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  1. #1
    fotopom's Avatar
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    Which camera to take to my brothers wedding?

    Hi my Brother asked me to be the photographer at there wedding, I declined as Its far to important for someone who has never done a wedding before, plus I want to be there with my family not as the official photographer... saying that I'v always wanted to give it a go, and I'm sure the official photographer won't be shooting film or printing in a home black and white darkroom.
    Therefore I am going to try and take some informal "real" pictures plus one or two formal medium formats... would love to show up the pros work!

    My normal shooting is strictly as a serious amateur, normally Street and Landscape. I use a dslr for cataloging trials and some landscapes at work only.

    I am tossing up which camera/s to take. My main choices are:

    Zorki 4K - my favorite street shooter, but can have issues if not loaded carefully
    Canonet QL17- sturdy and reliable, not quite as wide a lens as i normally work with but will fit in my pocket, i generally don't trust its meter but it does work, frame counter is missing.
    Praktica BC1 - reliable has apeture priority mode and multiple lens' to pick from , though that means carrying a bag with me ... so i could also bring the spare body, but then i might as well have taken on the full job.
    Mamiya Super23 - sort of a given this is coming with tripod, will take a couple of formal shots with it, then it will go back to the car.
    Roliflex-T - name may say is all, but i do find the pictures from this a little soft... perhaps it needs a CLA.

    Film i'm intending to use is HP5 which i love working with for mixed lighting (street) and either FP4 for the formal shots or something a bit finer grained like PanF for the Mamiya.

    Any throughts Guys?
    Would the Canonet be the best all rounder, or the Praktica? or should I risk my favorite (Zorki) and just be super careful with the loading (keep a film change bag in the car) and enjoy the head turns?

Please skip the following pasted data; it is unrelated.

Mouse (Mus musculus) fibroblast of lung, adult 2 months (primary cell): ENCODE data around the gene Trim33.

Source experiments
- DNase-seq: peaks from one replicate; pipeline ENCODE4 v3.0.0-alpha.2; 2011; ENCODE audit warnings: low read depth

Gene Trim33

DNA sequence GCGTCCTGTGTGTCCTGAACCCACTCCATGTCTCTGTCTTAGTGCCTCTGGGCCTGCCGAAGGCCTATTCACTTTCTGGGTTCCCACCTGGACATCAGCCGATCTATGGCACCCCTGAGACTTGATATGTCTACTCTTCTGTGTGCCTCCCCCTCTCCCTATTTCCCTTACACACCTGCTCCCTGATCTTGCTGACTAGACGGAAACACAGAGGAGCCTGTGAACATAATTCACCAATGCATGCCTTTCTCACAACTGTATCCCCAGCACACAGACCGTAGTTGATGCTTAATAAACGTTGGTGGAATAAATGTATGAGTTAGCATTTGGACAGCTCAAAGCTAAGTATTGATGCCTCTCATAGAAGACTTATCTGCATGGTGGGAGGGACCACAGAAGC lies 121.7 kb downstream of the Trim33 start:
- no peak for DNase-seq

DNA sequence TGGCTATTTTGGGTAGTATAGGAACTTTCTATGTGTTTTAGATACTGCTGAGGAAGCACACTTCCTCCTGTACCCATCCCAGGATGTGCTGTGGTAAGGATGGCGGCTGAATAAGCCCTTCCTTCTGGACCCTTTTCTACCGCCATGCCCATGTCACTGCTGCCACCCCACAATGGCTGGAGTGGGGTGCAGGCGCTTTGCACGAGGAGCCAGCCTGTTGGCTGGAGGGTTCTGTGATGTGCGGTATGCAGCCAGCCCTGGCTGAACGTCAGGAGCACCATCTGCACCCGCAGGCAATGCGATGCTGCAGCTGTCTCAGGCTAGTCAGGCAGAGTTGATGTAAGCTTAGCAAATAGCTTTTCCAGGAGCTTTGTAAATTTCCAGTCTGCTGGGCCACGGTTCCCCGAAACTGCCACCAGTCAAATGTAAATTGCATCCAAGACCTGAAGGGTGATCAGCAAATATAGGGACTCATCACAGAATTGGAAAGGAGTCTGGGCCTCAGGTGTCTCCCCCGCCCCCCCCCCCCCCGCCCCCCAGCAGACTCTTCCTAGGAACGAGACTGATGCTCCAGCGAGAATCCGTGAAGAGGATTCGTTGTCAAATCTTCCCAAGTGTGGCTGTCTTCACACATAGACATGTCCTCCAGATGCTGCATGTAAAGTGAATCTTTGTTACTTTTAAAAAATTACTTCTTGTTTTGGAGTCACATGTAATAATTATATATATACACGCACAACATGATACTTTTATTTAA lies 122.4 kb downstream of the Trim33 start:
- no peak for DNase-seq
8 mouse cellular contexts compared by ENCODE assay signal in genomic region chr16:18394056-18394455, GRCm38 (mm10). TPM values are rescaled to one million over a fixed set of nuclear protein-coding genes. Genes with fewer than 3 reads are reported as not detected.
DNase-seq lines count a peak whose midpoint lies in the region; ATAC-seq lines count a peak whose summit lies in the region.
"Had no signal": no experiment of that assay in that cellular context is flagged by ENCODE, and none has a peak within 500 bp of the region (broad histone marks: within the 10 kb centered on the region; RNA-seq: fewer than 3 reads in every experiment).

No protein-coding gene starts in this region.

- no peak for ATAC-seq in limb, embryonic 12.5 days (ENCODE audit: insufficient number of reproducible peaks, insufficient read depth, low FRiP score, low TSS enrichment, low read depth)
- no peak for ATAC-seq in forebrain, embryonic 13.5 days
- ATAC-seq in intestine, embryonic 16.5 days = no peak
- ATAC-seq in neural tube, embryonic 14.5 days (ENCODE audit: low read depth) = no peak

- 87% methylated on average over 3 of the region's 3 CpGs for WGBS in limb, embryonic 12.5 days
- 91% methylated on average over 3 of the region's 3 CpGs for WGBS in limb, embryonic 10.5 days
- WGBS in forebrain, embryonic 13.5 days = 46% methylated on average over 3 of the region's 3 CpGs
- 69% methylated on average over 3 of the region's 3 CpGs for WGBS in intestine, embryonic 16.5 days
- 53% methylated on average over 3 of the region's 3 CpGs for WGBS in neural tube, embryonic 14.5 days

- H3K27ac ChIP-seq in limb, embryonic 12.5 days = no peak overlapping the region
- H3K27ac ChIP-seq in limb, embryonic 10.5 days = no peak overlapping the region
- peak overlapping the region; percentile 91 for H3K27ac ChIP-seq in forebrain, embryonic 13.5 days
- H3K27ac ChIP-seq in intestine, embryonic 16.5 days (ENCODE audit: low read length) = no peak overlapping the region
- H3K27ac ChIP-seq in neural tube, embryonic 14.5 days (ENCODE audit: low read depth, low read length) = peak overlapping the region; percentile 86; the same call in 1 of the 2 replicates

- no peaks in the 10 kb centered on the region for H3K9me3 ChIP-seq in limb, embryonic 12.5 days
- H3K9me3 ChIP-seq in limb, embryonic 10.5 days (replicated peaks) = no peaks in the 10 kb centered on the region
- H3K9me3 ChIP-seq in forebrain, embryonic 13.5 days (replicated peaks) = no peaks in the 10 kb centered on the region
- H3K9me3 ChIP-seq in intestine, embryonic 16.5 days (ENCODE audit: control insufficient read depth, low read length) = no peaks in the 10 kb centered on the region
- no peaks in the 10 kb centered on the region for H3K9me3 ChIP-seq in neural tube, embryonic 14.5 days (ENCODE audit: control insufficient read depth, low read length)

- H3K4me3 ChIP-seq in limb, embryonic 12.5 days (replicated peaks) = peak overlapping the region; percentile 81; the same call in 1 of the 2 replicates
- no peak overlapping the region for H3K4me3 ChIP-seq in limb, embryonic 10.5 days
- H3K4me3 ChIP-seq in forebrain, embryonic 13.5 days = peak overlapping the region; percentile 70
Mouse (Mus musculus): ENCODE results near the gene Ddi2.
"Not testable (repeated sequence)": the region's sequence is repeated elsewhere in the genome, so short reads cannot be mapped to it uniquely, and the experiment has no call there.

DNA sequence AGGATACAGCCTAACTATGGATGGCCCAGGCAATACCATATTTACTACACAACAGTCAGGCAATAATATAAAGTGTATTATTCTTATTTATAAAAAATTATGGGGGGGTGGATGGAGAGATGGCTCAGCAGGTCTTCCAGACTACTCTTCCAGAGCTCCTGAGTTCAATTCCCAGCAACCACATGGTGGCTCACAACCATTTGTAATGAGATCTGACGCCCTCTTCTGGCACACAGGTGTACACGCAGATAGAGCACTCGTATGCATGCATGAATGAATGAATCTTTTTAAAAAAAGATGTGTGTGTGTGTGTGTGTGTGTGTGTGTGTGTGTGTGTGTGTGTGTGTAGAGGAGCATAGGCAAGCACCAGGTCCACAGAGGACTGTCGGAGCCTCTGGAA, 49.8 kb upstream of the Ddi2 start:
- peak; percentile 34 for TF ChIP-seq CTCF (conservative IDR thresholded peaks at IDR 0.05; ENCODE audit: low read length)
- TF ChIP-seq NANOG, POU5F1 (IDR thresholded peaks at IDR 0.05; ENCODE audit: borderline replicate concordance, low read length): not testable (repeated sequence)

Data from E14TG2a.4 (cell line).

I will probably only shoot one roll, though over 7.5hrs the street photographer in me is going to be itching to shoot more...

    Look forwards to all throughts and comments.
    P.s I do have more cameras to choose from... perhaps my Ensign Folder...!

  2. #2
    Ian Grant's Avatar
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    If the Canonet has a good fast lens and the rangefinders accurate use that, my camera of choice is a Leica with just a 50mm lens and 200 ISO Fuji film, that's worked extremely well at numerous family weddings as I've been able to shoot in the churcj & at the receptions hand held with no flash.

    Use the Mamiya for some formal shots, but remember as immediate family you may need to help with the guests etc so need to be fast working.

    Ian

  3. #3
    Rick A's Avatar
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    Take whichever camera that is light weight, unobtrusive, quiet, and non-threatening to the hired photog. Then keep an eye on the hired man(discretely)and take mental notes of what he does, so that later on you might feel up to shooting a wedding yourself. You can ask questions, but be aware of the tone of the response(some of these people are primadonas)and by all means do not shadow them. Stay alert, you may end up with the better shots, and find out you are a good wedding photographer.

    Rick

  4. #4